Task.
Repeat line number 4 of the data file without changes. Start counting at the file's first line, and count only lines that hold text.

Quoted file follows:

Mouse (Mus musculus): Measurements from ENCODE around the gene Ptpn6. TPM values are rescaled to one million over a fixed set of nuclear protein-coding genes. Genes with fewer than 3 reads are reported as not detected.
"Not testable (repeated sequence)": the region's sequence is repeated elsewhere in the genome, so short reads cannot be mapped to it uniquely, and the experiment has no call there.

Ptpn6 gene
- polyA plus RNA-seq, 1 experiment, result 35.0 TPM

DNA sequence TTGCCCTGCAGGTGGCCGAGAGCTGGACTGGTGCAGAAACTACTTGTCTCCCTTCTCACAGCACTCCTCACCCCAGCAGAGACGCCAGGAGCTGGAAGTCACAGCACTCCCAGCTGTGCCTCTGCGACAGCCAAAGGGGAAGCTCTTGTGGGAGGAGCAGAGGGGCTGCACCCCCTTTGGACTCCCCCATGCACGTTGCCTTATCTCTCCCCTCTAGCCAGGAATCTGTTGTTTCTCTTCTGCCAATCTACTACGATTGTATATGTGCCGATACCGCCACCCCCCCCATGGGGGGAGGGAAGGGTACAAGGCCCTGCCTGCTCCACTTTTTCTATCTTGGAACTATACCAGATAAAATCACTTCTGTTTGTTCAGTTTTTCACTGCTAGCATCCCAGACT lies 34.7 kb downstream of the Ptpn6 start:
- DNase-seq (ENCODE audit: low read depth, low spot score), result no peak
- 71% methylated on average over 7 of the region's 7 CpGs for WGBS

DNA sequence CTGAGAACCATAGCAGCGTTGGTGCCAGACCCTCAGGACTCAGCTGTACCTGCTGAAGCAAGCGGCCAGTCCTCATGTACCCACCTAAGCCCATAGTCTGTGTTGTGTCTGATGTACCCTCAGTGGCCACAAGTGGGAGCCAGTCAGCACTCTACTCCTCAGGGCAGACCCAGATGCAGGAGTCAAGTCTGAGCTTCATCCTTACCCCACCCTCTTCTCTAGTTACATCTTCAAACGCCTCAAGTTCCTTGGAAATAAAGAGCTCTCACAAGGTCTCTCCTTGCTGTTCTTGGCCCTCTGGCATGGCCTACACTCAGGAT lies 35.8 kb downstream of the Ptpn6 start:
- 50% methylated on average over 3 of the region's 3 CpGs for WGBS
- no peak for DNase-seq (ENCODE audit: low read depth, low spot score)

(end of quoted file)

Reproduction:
- polyA plus RNA-seq, 1 experiment, result 35.0 TPM